be told . . .
Sixty-odd years ago, when five newspapers competed in Marion County, the Record got a call from the mayor of a small town just down the road from one of our competitors.
Would we mind, the mayor asked, if his town declared the Record its official newspaper?
Having “county” as part of our name, we of course didn’t mind. But we had to wonder why. At the time, we didn’t really cover the community. We reminded the mayor that our competitor, much closer to his town, regularly assigned a reporter to every meeting of his town’s city council.
That’s why, he exclaimed. He didn’t want anyone covering what he and the council were doing.
Officials boycotting one newspaper and favoring another because it fails to cover news is nothing new. (Surprised to see no ads for Marion’s vacant city positions in our paper this week? We aren’t.)
Some people just don’t like having other people know what’s going on. They operate under the false assumption that if a tree falls in the woods and no one is there to hear it, it doesn’t make a sound.
What it does create are rumors — grains of truth surrounded by harvests of falsehood.
Rumors wither, of course, when exposed to the light of truth. That’s why professional newspapers like ours put so much effort into obtaining and reporting as many facts as possible — even if some of those facts might end up embarrassing someone.
It’s better, we believe, to occasionally hear an unpleasant truth than it is to continually live in a vacuum, where falsehoods can breed.
Even an embarrassing truth can end up being valuable. Yes, some truths lead to scorn. But they also can bring sympathy. They can provoke change. They can spur new ideas. Most important, they put everything in perspective so people can make honest, intelligent decisions rather than remain in the dark, subject to all manner of deception that ignorance fosters.
Journalists are an odd breed. We’re human. We wish every fact we report could be regarded as positive by every person who reads it. And we constantly go out of our way to find such facts to write about.
But we also realize it’s not our job to decide whether facts are positive or negative. We simply provide them. It’s up to others to decide what to do with them.
This week, an admitted non-reader came to us, complaining about our coverage of how a photo of a scantily clad downtown business owner, soon to be a relative, figured in the firing of Marion’s city administrator.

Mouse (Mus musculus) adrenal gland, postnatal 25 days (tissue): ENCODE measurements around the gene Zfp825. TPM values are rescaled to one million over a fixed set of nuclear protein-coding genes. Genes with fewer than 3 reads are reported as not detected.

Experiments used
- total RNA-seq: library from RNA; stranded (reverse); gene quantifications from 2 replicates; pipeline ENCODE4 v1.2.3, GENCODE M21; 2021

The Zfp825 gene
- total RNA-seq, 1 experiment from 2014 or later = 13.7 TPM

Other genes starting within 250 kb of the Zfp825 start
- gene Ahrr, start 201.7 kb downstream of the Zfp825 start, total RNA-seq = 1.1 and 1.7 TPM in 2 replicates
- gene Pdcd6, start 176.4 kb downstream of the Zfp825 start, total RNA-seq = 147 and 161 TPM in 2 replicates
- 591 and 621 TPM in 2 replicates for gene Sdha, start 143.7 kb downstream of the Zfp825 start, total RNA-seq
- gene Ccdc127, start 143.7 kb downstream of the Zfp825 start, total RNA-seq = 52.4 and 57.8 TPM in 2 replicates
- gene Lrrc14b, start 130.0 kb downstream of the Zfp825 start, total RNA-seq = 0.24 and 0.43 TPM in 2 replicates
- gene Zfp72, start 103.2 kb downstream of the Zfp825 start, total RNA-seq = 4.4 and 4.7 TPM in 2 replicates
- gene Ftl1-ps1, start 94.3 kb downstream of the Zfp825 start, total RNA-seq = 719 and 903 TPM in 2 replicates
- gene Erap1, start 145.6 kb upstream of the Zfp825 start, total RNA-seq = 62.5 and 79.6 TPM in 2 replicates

According to our visitor, the business owner has been boycotted by some of her customers since we reported that she at one time worked as an adult film model.
The business owner, our visitor said, has changed her ways and now is involved in worthwhile and wholesome activities. But we, according to our visitor, denied her a second chance.
Truth be known, it wasn’t us who couldn’t forgive and forget. It was her customers. We provided facts. They decided what to make of them. Would it have been better if we had kept them in the dark? Maybe. But that sort of thinking opens up a manner of ethical dilemmas.
Would we be more likely to withhold facts about people we know and like and less likely to do so about people we just as well could do without?
We’ve never been comfortable making such decisions. Instead, we use a different standard.
If some portion of a story has made its way onto the gossip circuit, we try our best to get the whole story so people don’t jump to wrong conclusions. That may embarrass some people, but the embarrassment comes from truth, not rumor. And, as we said before, it might lead to as much sympathy as it does scorn.
Our visitor was about to leave when we pointed out that just the night before, monitored transmissions indicated that police officers had checked the license plate of a vehicle owned by the business owner.
What if that got on the gossip circuit? About the same time, police were investigating drag-racing at the county lake. Perhaps a rumor would start that the business owner was an irresponsible driver as well.
Our visitor left and called back a couple of hours later. She had asked about the license plate being checked and learned that a young relative had borrowed the car and stopped to help another motorist change a flat tire.
That’s the point. If the story of the license plate being checked had made its way onto the gossip circuit, wouldn’t she have felt better if the additional fact that her relative that was merely being neighborly also got into circulation?
Facts are facts. Sometimes, some people don’t want us to, but we’ll report them — so everyone knows what’s happening and everyone can make up his or her mind what to think about it, just as you will about this editorial.
— ERIC MEYER